A country on the brink of disaster

1 11 2016

We in Zimbabwe are apparently teetering on the brink of disaster. The much-dreaded bond notes alluded to in the previous post have been signed into law by President Mugabe (yup, Bob notes are real guys!) and it’s all down hill from here. We are still not sure where they are coming from as the German company behind the printing of the now defunct Zimbabwe dollar refused to print these. Never fear, someone will step up to the plate where there’s money to be made.

Marondera air day. Fun in the name of fund raising

Marondera air day. Fun in the name of fund raising

Going out to an air day organised for charity at Marondera, a small agricultural town 3/4 hour from Harare, on Saturday there was little sign of impending disaster. Vehicles clogged the road and drivers drove badly. There were no queues at filling stations but I’d had to search out low sulphur diesel the previous day as my regular supplier didn’t seem to have it anymore. When we arrived at Marondera aerodrome there was a fair collection of aircraft  both ancient (see the Cessna 182 in the foreground) and brand new – a 2 seat helicopter. I guess it was all small fry compared with a similar event in the civilized world but hey, it was actually happening! The Air Force had even been roped in (camouflage aircraft back left) to supply parachutists for entertainment and paid rides for the public. The parachutists certainly were entertaining with some spectacularly hard landings and bad approaches through trees to the LZ. And yes, I mean THROUGH trees! The inevitable party after the show was over was not well attended and the music was not great either but hey, we could still buy imported beer.

The man in charged of the local parachute school said he was still very busy though it seemed that paramotoring, which is why we were there, is not so attractive as we didn’t have any inquiries. The next day the wind was too strong for us to fly so we packed up, had a late breakfast with our host the other side of town and headed home along a busy road.

Today I am breaking news to my employees that they will no longer be paid in cash and like the rest of us will have to get themselves a debit card. It’s not going to be a popular move but they were warned 2 months ago that this was coming. Cash can now be bought for as much as a 15% premium which can make for a useful bargaining tool when buying. My partner and I have decided to embrace the crisis and have bought a house in a suburb that needs considerable refurbishing before we move in. Surprisingly not all the companies we’ve got quotes from are that interested in cash and only offer a 5% discount but with the bond notes now inevitable that might change. Who knows, we might be able to pay off the mortgage with a few bond notes and actually save a lot of money as they rapidly become worthless. (People who had mortgages in the Zim dollar days were often able to pay them off for a few notes as they became completely worthless.)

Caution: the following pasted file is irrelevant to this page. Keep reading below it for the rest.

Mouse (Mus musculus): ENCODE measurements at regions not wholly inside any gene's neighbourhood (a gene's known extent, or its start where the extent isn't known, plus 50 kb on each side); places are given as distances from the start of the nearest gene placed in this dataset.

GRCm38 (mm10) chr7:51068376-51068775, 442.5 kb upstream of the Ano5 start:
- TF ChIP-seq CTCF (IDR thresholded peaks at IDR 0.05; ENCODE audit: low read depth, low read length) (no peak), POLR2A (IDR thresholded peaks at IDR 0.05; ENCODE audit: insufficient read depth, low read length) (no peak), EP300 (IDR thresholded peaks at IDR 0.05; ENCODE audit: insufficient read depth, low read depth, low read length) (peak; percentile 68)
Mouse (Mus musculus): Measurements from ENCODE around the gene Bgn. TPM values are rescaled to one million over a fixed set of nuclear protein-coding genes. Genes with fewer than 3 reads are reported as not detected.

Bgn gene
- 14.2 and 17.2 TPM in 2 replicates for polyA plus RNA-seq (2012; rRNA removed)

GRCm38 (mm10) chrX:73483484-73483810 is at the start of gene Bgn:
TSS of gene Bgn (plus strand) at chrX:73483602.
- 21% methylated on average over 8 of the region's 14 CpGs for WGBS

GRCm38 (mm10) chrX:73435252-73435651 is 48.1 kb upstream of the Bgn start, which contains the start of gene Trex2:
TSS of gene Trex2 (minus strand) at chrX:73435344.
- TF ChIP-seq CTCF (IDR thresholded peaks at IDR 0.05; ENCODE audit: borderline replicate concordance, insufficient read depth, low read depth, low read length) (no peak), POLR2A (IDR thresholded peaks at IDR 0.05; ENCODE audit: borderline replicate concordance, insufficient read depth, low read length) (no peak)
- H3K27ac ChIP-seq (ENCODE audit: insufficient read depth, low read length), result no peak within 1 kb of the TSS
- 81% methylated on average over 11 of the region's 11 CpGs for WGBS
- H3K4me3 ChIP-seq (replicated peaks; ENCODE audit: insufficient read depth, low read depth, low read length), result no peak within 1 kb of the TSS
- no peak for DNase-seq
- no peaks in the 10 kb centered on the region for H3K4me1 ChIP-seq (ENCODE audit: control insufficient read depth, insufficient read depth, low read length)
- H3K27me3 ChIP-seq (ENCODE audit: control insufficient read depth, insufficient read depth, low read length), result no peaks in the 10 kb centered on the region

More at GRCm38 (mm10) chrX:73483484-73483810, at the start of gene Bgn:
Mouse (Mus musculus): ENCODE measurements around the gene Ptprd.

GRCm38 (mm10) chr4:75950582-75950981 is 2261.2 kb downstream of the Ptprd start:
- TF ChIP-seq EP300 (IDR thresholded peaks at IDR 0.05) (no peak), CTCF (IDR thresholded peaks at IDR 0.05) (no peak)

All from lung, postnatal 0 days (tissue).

4 responses

13 10 2020
Robert Faith

I would love to chat more about paramotoring! I hope to move to Zim soon, and I was already interested in paramotoring… would love to discuss before I make the investment.

14 10 2020

No problem, what do you need to know?

17 10 2020
Robert Faith

What are the rules? What is the governing body in Zim? Where would you consider it safe? Have you heard of poachers mistaking someone for law enforcement and shooting at a tourist just flying for fun? Other than Victoria Falls, where are other incredible places to fly? Do you want wingman when I get there?

24 10 2020

Once upon a time we came under the umbrella of the Zimbabwe Association of Paragliding but that body is now defunct though there are 3 or 4 paraglider pilots around and a bit active. I guess we come under the Zimbabwe Microlight Aircraft Association though they are not that interested in what we do. We do generally fly out of the local microlight club airfield so we did have to do a club radio licence though none of us has an airband radio!
I guess you can fly just about anywhere in theory but currently (covid issues etc) one has to file a flight plan 24h in advance which rather limits recreational flying.
Poachers are not an issue. They are not exactly ubiquitous and tend to be a problem in the national parks where it’s illegal to fly anyway. Most of Zimbabwe is not national park.
We have never flown as Vic Falls. There were a lot of microlights taking tourists up though not sure what the situation is now.
You are welcome to join us when you get here.

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